American Names · Analysis

Name Predictions: The Top 100

Earlier this week, I published my predictions for the 2015 American top 10 most popular baby names, which you can read here.  After the top 10, the next grouping people tend to look at the most is the top 100.  These are names that are generally popular; nowadays, to be a top 100 name requires at least a few thousand registered uses in the U.S. within a year.  In 2014, the #100 girls’ name was bestowed approximately 2900 times, while the #100 boys’ name was used around 3,900 times.  Interestingly, there are just about the same number of names for boys and girls within the top 1000 that were used at least 1,000 times (334 and 333, respectively).  But, the numerical threshold to enter the top 1000 is much higher for female names than for male names.  The suggestion is that the most popular male names tend to be skewed towards the top in their distribution, whereas female names are more spread out over a larger pool of names.  I digress.

I predict we’ll see the following names enter the top 100 in the 2015 data:

  • Girls: Cora, Hazel, Clara, AuroraAdalynn, Valentina (maybe), Kinsley (maybe), Luna (maybe), Everly (maybe)
  • Boys: Elias, Mateo, Maxwell, Miles, Sawyer, Roman, Leonardo, Ezra, Theodore, Harrison (maybe), Santiago (maybe)

I predict we’ll see the following names leave the top 100 in the 2015 sets:

  • Girls: Ashley, LaurenSophie, London, Khloe (maybe), Brianna (maybe), Alexandra (maybe)
  • Boys: Justin, Tristan*, Bentley, Luis, Camden, Nathaniel (maybe)

The names that were “modern” 20 or 30 years ago aren’t any longer.  Ashley and Lauren are the girls you and I went to high school with, and believe me, they’re not naming their daughters after themselves.  Justin – chances are that would fall out of fashion anyway, but I’m sure Justin Bieber isn’t helping matters. 

We are seeing a mass return of classic and even ancient names.  Names like Cora and Clara were both popular and trendy as far back as the 1880s.  The adage is that names become popular again after about 100 years, or when a baby will be the great-grandchild of a person with an old-fashioned name.  I almost want to say it’s more a great-great-grandchild type of renewal, though for many expectant parents in their 30s and 40s one-great is probably more accurate.  Note, however, that it’s names like Cora and Clara that are on the upswing and not names like Sandra or Judy.  The latter are what I call “outdated,” but not old-fashioned.  They’re too young to be old but still belong to a lot of living people, mostly grandparents.  Admittedly, Alice and Eleanor, which reentered the top 100 in 2014, also fall into that category; the difference is that they are classic – maybe even timeless – whereas only Sandra and Judy elicit mid-century memories.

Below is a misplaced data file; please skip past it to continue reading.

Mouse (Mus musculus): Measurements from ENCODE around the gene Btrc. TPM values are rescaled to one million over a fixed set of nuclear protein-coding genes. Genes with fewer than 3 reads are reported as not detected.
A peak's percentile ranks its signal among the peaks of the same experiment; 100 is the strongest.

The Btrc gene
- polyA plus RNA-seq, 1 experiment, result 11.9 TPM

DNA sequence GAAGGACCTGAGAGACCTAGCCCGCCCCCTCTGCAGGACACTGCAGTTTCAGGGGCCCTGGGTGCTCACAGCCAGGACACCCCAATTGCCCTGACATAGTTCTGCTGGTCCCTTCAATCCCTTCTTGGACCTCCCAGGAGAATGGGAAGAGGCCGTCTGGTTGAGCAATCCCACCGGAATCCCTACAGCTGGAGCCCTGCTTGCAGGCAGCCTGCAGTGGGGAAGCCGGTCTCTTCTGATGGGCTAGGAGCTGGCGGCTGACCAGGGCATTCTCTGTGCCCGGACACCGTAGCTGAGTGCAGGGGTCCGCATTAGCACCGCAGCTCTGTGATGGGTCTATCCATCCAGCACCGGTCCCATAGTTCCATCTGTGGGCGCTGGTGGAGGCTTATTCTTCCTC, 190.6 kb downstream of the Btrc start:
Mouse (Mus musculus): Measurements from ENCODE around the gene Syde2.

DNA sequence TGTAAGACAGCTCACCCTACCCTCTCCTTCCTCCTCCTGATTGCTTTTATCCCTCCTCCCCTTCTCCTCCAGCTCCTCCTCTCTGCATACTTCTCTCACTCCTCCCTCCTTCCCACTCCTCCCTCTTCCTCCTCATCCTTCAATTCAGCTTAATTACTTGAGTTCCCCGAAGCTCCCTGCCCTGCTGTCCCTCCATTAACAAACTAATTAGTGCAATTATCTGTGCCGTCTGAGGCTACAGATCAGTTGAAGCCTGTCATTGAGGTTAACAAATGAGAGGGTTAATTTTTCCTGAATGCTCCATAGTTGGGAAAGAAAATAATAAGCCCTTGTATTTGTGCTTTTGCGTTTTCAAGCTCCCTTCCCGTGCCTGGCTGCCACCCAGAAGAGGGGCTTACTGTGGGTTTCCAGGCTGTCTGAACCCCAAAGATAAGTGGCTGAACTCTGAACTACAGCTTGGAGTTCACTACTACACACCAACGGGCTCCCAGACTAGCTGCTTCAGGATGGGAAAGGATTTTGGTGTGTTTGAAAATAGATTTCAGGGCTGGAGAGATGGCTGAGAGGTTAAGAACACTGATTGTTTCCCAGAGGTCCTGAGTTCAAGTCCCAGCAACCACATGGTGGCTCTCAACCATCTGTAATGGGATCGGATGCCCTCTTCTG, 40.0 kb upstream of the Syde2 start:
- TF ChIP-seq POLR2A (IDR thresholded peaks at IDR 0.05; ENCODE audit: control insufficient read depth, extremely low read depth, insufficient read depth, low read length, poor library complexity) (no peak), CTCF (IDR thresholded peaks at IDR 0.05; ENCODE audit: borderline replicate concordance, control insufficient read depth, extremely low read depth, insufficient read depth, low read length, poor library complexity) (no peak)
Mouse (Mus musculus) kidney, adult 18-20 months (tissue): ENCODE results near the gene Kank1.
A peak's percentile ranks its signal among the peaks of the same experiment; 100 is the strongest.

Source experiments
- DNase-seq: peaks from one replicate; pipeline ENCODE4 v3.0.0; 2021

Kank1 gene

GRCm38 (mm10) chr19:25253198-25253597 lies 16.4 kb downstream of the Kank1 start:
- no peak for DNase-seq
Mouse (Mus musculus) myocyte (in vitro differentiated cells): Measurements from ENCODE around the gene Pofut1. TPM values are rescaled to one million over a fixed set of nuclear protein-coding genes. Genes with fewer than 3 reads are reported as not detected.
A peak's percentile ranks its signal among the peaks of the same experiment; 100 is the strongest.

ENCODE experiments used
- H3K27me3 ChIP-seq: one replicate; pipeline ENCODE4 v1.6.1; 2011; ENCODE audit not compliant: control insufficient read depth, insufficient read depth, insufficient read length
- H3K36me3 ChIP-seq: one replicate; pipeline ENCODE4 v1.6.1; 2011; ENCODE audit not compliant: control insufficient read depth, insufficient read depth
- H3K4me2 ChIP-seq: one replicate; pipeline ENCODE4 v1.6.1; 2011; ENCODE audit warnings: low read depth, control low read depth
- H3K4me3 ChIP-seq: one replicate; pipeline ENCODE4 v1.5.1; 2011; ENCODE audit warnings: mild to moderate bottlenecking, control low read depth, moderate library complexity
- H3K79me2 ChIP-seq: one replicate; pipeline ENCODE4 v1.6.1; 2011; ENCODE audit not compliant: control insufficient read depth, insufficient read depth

Note then the ancient names that may enter the top 100.  Aurora, Roman goddess of the dawn, will almost certainly make her debut.  Luna, Roman goddess of the moon, is rising rapidly too, and if it doesn’t happen in 2015 it will in 2016.  Valentina, a more human Roman name, isn’t rising as quickly as the previous two but is rising close enough to the threshold that this may be her year.  From the boys’ list, a different kind of ancient name will enter the top 100.  Ezra and Elias are both Old Testament names.  Nathaniel too, but for reasons unknown is likely falling out.  Or, maybe he’ll receive a boost?  Old Testament names are currently trendier than New Testament names, which often have a very 90s-ish vibe.

After considering the names entering and leaving the top 100, it’s important to look at the current fastest risers and fallers within this range.  In 2014, these were the names that rose over 500 uses from 2013:

  • Girls: Olivia, Charlotte, Harper, Amelia, Evelyn, Victoria, Scarlett, Aria, Ariana, Penelope, Skylar, Nora, Paisley, Kennedy, Ellie, Annabelle, Piper, Eleanor
  • Boys: Noah, James, Logan, Lucas, Carter, Luke, Oliver, Henry, Sebastian, Levi, Grayson, Hudson, Lincoln, Asher

Within the top 100 in 2014, these were the names that were used at least 500 times less than in 2013:

  • Girls: Sophia, Isabella, Emily, Addison, Hannah, Samantha, Kaylee, Alexis, Nevaeh
  • Boys: Mason, Jacob, Ethan, Anthony, Andrew, Joshua, Christopher, Ryan, Nathan, Christian, Landon, Gavin, Brayden, Tyler, Zachary, Blake, Bentley, Justin

It’s difficult to make definitive judgments from that set.  The fastest-falling names tell me the 90s are dead, but that’s about it.  I think it’s important to look at what names are rising or falling overall, and especially the ones entering or leaving the top 100. 

Ultimately I do believe that using old-fashioned names is one of the greatest trends in naming, but not all old names are destined to rise together.  Otherwise there would be a lot more adult Apollos running around with Carls.  Indeed, newly modern names will always come around.  Whether recently modern names will become trendy again the way traditional names do is yet to be determined. 

*Technically Tristan ranked #101, but had the same number of uses as the #100 (which came first in the alphabet), so I will count it as a top 100 for these purposes. 

Source: (choose extended option)

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